What conductive hearing loss is, what to look out for, how to support pupils with conductive hearing loss.

What conductive hearing loss is

Conductive hearing loss:

  • affects the passage of sound between the ear canal, ear drum and the inner ear
  • is common in young children
  • ranges from a mild loss to a moderate loss 
  • might be treated surgically with grommets or with temporary use of hearing aids, when persistent

Causes of conductive hearing loss

The most common cause of conductive hearing loss is glue ear, a build-up of fluid in the middle ear causing temporary deafness. This can be one episode or repeated episodes, short or long term.

Hearing levels can fluctuate for children with glue ear. This can impact on a young child's ability to: 

  • access what is said 
  • be included in the routines of the setting

When hearing returns to normal range in children with longer term conductive hearing loss, it may take time for the brain to re-adjust to hearing sounds in speech and the environment. Children may need help to learn to listen.

Possible indications of conductive hearing loss

A pupil with conductive hearing loss might:

  • show changes in behaviour, tire easily, have trouble concentrating, get frustrated
  • have delayed or unclear speech and language
  • ask for constant repetition of what's been said
  • be reluctant to join in with social situations or play
  • have difficulty understanding speech in background noise

What you can do to help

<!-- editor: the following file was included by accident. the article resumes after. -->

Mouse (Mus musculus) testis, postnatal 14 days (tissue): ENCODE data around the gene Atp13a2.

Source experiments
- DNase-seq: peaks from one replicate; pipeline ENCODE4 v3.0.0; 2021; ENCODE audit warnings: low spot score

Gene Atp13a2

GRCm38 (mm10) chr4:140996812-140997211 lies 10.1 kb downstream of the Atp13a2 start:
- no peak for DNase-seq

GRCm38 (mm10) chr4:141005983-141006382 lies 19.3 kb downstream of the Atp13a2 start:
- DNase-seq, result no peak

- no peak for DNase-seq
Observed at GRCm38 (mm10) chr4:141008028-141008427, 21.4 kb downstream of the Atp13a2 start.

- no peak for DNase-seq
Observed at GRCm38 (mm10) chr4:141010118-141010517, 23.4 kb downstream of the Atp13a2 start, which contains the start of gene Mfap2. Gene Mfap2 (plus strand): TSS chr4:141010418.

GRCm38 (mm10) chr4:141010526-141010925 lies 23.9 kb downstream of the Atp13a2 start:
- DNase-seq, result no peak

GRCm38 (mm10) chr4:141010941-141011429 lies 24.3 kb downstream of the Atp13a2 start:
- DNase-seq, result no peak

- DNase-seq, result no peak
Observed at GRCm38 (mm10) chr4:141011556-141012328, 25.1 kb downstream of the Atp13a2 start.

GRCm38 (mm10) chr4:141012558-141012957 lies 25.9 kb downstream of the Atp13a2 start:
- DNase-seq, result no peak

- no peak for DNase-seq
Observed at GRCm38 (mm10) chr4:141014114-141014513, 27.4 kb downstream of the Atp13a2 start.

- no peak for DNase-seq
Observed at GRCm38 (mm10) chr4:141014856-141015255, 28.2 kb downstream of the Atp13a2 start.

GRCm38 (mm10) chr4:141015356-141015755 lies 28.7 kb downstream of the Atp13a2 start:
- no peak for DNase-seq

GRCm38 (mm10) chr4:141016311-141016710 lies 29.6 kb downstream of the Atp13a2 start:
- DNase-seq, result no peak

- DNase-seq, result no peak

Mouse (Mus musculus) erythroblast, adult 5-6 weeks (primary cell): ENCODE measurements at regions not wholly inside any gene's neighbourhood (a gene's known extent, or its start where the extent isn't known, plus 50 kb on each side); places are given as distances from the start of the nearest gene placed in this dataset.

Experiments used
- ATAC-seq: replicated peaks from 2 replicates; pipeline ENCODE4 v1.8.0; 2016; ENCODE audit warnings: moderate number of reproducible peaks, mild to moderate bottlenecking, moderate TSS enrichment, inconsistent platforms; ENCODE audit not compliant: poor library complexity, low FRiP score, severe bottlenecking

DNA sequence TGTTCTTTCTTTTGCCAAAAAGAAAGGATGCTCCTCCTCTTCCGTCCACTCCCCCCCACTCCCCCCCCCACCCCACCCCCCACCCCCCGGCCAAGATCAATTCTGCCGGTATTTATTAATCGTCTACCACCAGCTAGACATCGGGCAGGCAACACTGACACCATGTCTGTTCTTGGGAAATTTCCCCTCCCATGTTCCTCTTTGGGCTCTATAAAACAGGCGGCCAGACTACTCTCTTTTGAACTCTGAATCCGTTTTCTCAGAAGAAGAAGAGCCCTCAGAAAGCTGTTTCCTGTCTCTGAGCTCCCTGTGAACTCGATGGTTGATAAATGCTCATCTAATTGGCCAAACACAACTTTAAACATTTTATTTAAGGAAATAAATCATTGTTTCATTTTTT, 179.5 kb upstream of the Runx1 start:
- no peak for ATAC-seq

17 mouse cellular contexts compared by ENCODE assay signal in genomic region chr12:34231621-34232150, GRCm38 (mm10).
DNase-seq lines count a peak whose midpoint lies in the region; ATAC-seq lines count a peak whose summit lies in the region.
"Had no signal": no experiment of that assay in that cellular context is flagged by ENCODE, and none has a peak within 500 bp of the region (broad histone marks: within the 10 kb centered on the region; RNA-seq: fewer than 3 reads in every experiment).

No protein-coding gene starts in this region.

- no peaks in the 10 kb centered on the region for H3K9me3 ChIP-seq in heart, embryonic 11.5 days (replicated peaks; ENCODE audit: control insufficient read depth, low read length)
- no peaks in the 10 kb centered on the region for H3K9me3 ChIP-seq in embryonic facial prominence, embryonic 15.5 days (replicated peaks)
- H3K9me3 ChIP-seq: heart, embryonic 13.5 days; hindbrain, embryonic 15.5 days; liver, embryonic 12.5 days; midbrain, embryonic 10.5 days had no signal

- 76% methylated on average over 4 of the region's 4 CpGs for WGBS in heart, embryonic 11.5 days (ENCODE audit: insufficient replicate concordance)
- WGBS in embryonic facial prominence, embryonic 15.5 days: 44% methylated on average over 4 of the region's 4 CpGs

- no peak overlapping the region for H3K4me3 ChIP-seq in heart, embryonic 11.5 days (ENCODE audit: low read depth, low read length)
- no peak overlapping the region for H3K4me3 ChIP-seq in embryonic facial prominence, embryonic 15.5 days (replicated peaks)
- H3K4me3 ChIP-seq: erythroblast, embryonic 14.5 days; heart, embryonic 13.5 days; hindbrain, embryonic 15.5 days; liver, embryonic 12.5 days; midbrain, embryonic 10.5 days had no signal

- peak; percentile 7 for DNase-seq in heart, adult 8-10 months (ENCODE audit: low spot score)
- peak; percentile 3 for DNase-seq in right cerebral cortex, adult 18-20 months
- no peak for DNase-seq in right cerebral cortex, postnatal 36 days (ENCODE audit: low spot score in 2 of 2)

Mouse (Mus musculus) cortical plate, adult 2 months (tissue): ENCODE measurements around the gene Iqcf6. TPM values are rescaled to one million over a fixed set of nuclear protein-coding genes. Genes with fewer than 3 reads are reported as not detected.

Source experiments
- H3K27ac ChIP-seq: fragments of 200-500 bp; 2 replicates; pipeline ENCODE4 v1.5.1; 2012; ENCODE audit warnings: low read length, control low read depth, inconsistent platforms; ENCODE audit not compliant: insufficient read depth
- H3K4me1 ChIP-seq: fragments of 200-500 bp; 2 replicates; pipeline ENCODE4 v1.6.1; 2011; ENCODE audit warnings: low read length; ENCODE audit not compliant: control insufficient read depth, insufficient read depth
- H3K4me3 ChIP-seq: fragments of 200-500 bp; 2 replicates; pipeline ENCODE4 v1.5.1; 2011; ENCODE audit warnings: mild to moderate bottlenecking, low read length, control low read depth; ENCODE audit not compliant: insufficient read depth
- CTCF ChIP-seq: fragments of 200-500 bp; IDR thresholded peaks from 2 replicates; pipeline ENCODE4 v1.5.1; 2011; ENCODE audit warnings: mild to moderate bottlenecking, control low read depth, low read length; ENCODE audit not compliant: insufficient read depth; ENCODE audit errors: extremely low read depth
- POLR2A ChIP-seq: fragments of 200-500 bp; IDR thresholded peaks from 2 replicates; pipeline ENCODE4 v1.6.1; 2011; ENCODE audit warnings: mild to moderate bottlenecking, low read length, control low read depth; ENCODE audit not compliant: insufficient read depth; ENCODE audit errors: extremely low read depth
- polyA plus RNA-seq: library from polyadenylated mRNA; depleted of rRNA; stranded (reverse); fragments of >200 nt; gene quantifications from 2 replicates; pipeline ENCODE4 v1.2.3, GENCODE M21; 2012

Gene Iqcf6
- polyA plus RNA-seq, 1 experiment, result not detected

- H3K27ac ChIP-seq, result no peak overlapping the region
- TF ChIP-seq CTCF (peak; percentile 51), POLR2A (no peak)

To support a pupil with conductive hearing loss:

  • be confident in using hearing technology, if hearing aids have been fitted  
  • make sure you have the child's attention before talking to them
  • get close (within 1 metre) and down to their level 
  • sit the child close at group time, or for whole class teaching, where they can see your face but also see other children talking: in a circle this would be at quarter to or quarter past the clock in position
  • speak clearly and at normal pace
  • manage background noise: in early years settings, have quiet times and quiet zones
  • reduce clatter and background noise by using soft furnishings, cloth or carpet under hard toys, pencil pots lined with felt 
  • use routine and repetition
  • support stories, songs and rhymes with pictures and props, in early years settings
  • check understanding, you may need to re-phrase 
  • make sure all staff are aware of the child's hearing needs

The National Deaf Children's Society offers training on Supporting the achievement of hearing impaired children in early years settings.

Contact us
Sensory Support Service
Elmfield House
Greystoke Avenue
BS10 6AY

Phone: 0117 903 8442
Text: 07407 814 763
Email: sensorysupportservice@bristol.gov.uk